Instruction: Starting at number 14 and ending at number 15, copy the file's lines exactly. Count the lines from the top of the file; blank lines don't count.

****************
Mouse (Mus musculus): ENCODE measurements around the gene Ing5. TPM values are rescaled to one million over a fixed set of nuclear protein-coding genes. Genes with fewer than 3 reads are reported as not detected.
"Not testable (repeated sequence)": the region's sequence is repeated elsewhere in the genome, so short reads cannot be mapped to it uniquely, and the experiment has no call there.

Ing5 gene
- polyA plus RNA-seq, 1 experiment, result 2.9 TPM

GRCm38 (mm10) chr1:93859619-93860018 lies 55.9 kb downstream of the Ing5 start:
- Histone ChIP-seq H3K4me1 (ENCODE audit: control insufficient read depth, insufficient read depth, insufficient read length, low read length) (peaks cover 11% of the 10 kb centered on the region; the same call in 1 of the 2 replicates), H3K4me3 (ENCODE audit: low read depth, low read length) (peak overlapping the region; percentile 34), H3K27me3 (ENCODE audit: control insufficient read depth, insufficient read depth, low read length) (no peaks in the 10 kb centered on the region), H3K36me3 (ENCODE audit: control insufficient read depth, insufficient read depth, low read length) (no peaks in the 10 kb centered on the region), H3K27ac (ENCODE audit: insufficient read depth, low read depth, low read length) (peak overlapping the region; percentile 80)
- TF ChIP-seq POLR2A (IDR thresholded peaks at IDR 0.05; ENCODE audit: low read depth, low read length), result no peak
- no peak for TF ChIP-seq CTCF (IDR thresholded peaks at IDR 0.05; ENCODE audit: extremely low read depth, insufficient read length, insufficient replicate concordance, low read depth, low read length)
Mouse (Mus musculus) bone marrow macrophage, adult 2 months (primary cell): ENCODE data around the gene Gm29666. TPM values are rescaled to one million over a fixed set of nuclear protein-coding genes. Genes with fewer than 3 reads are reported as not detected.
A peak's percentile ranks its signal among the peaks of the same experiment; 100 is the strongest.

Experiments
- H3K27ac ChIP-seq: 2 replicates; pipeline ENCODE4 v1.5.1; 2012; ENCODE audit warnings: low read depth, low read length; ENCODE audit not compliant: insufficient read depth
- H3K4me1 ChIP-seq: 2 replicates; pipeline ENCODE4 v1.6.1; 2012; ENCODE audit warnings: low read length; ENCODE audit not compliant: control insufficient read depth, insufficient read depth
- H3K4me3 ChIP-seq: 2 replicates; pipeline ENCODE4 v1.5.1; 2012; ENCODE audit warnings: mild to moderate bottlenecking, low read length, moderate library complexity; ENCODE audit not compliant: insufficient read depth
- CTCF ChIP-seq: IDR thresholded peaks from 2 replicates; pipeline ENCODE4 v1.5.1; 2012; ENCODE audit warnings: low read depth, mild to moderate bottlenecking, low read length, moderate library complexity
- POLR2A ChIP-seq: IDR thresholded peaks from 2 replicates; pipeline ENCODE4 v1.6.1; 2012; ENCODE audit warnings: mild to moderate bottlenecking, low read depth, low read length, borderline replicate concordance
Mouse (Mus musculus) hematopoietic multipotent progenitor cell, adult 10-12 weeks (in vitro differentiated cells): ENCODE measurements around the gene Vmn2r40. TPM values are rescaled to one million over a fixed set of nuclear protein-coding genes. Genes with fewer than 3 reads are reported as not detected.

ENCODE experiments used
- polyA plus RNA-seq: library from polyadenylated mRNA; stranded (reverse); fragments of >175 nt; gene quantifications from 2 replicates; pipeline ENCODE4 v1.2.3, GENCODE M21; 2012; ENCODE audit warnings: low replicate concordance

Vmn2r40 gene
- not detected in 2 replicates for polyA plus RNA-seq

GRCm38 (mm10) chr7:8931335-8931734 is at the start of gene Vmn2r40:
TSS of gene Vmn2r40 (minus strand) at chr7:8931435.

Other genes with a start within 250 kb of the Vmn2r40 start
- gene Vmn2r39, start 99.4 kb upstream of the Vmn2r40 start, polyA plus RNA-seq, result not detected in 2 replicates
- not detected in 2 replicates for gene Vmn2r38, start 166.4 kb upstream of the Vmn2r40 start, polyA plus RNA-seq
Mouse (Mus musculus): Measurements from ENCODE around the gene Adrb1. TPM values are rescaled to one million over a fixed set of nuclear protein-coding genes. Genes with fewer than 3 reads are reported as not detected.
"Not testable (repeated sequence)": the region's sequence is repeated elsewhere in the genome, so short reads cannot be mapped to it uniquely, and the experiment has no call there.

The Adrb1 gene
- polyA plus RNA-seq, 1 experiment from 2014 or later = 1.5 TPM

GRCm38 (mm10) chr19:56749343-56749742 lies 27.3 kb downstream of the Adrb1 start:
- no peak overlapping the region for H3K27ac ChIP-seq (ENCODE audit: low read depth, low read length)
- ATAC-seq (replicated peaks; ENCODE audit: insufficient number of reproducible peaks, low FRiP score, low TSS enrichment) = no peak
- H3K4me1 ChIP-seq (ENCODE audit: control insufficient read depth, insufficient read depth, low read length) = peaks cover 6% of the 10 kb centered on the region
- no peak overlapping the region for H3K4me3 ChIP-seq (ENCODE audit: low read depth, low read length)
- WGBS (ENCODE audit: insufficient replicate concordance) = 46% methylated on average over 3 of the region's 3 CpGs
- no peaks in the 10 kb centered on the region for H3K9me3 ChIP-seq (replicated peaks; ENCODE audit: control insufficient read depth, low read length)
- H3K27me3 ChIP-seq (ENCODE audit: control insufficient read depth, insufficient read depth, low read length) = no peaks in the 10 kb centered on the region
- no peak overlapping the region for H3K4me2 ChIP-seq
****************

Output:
- H3K4me3 ChIP-seq: 2 replicates; pipeline ENCODE4 v1.5.1; 2012; ENCODE audit warnings: mild to moderate bottlenecking, low read length, moderate library complexity; ENCODE audit not compliant: insufficient read depth
- CTCF ChIP-seq: IDR thresholded peaks from 2 replicates; pipeline ENCODE4 v1.5.1; 2012; ENCODE audit warnings: low read depth, mild to moderate bottlenecking, low read length, moderate library complexity